Getting a Rabbit:
- Rabbits are becoming increasingly popular as pets for both children and adults in the UK. They are very sociable animals and should be kept in pairs if possible. Animals from the same litter will normally get on well, but any pair that are newly introduced must be monitored closely. Female rabbits will tolerate each other, but un-castrated male rabbits will fight. It is not recommended to keep rabbits and guinea pigs together, as both have very different requirements.
- The average rabbit will live for 5 – 10 years, so they are a big commitment.
- The most important part of a rabbit’s diet is hay, alongside fresh grass. Rabbits should be allowed to eat as much hay and grass as they like. Rabbit teeth grow continuously throughout their life, and so hay is vitally important to keep them worn down. Rabbits that are not fed enough hay will often encounter problems with overgrown teeth later in life, which can be very difficult to resolve.
- Rabbits can also be fed green leafy foods and vegetables, such as cabbage, chard, parsley, watercress, broccoli, basil, carrot, brambles, and dandelions. All of these foods should be washed before being fed to your rabbit. Fruits should be avoided as they are very sugary.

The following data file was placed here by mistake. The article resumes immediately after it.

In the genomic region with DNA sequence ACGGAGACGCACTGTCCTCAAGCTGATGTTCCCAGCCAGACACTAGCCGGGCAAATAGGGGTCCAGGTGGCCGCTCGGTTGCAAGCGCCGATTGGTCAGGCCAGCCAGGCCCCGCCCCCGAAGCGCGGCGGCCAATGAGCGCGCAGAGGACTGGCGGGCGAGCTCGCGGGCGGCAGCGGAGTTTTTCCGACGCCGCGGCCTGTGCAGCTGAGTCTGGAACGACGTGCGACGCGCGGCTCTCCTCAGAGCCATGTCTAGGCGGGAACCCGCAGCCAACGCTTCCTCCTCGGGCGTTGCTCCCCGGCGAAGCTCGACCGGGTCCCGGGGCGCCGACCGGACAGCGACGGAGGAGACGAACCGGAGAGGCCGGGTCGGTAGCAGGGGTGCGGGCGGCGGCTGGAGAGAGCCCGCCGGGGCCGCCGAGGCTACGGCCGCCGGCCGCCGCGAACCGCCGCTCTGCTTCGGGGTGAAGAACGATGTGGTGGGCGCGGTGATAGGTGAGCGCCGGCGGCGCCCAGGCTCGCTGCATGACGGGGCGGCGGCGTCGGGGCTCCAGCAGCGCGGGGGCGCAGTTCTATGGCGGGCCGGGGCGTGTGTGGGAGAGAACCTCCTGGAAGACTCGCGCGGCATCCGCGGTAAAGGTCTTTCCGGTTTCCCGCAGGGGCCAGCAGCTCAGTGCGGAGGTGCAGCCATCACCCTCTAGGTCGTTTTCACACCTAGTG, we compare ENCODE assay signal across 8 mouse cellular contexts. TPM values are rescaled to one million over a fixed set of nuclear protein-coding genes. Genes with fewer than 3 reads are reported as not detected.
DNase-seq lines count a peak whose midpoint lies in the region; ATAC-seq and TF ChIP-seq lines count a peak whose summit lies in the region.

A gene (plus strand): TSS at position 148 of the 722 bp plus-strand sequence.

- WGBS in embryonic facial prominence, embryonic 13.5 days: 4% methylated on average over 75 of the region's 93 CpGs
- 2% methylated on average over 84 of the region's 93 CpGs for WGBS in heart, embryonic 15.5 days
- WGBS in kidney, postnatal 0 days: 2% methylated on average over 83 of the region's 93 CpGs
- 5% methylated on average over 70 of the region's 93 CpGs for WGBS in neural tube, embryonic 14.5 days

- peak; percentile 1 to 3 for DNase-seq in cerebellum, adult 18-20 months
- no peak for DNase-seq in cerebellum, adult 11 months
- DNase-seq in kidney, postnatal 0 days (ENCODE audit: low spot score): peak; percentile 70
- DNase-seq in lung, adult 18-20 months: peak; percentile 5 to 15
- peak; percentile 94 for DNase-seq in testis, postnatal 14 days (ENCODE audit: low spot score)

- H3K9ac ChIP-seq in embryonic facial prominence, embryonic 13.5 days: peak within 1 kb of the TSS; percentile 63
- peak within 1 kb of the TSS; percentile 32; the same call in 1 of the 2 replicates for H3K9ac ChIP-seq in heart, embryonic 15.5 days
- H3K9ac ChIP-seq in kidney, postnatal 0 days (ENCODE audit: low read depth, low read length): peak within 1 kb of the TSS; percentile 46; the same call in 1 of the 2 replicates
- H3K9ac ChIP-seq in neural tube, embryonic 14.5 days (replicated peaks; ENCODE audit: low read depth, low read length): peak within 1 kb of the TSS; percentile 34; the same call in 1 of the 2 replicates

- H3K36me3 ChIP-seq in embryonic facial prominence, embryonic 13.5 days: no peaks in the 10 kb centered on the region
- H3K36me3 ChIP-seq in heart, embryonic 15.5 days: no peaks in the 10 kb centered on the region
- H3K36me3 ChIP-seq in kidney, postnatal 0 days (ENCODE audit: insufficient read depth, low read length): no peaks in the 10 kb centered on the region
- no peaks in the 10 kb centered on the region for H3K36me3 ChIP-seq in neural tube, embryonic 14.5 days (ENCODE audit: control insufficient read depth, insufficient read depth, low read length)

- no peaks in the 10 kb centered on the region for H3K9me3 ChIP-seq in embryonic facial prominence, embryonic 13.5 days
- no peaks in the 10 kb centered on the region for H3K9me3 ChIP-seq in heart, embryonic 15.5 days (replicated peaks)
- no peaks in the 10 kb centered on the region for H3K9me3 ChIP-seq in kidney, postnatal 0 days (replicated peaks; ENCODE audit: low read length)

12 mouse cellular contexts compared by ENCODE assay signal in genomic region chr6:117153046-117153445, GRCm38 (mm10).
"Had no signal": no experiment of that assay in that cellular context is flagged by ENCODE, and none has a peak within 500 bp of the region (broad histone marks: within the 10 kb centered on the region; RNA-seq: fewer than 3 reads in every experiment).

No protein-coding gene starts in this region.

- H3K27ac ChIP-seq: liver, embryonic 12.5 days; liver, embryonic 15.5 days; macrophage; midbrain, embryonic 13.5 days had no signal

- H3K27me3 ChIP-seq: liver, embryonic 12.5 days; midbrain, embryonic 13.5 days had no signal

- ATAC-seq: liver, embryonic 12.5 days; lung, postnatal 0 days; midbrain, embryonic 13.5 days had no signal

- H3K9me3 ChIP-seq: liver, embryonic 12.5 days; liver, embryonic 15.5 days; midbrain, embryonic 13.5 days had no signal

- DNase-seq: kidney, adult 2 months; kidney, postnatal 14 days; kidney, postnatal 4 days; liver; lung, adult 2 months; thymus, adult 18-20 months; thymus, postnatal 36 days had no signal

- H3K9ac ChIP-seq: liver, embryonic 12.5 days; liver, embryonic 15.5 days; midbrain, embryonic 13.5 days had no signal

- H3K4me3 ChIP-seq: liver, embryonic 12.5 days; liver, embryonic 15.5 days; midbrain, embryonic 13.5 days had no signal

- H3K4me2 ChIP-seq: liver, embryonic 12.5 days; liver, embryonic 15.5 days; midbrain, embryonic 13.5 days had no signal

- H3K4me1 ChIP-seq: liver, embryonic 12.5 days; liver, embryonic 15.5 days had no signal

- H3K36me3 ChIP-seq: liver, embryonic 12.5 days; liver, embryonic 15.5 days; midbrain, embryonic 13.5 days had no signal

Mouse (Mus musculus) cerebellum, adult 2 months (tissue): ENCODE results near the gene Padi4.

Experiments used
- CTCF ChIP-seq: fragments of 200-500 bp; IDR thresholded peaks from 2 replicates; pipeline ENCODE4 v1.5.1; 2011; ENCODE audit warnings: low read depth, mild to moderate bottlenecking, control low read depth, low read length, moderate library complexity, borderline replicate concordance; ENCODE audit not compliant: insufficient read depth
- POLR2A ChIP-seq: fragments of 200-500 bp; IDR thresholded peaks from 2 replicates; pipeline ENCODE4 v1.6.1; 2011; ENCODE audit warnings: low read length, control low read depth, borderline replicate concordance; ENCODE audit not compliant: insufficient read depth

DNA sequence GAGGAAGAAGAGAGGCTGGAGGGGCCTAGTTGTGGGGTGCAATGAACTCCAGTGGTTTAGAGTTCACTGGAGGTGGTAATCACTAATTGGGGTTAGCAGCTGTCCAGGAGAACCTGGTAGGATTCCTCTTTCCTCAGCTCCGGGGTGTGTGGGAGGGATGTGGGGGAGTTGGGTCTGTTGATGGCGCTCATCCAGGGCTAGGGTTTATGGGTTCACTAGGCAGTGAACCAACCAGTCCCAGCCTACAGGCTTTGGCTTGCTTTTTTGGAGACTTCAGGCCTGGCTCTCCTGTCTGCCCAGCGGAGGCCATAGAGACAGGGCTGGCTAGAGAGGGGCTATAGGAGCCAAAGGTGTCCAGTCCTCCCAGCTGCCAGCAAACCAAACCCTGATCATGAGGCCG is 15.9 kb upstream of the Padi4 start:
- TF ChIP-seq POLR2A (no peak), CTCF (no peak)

- Rabbits can also be fed a pre-packaged rabbit food in the form of pellets or muesli. This is the least important part of the diet, and only a small handful should be given daily. Pelleted rabbit foods are better than mueslies, as the rabbit cannot pick and choose what to eat out of the bowl!
- Always ensure fresh water is available.
- Rabbits can be neutered from 4 months of age. In female rabbits, this prevents uterine tumours and can greatly reduce the chances of mammary tumours developing. It also stops any unwanted pregnancies. In male rabbits, castration prevents aggressive behaviour and inappropriate mounting of objects.
- Rabbits should be vaccinated against myxomatosis and viral haemorrhagic disease (VHD). Even rabbits who live indoors should be vaccinated, as the viruses can be spread via contact with flies, and biting insects. Rabbits can be vaccinated from 5 weeks of age. Vaccinations should be repeated annually to ensure protection is maintained.
- Rabbits will naturally eat some of their faeces (called caecotrophs) daily. These are the soft pellets that are normally passed at night so you may not see them. However, if a rabbit suffers from certain conditions such as obesity, arthritis, etc, it will be unable to reach around to it’s rear end to collect them. This can lead to a build up of sticky faeces, which will attract flies. If the flies lay eggs onto the rabbit’s coat, the developing maggots will eat away at the rabbit’s skin. This is an extremely painful condition called flystrike and needs prompt treatment from your vet. It is therefore important to check a rabbit’s rear end everyday for faeces and to bathe away anything that becomes stuck.
- We recommend protecting rabbits from flystrike by using an insecticide twice yearly, which can be picked up from the surgery in May and July.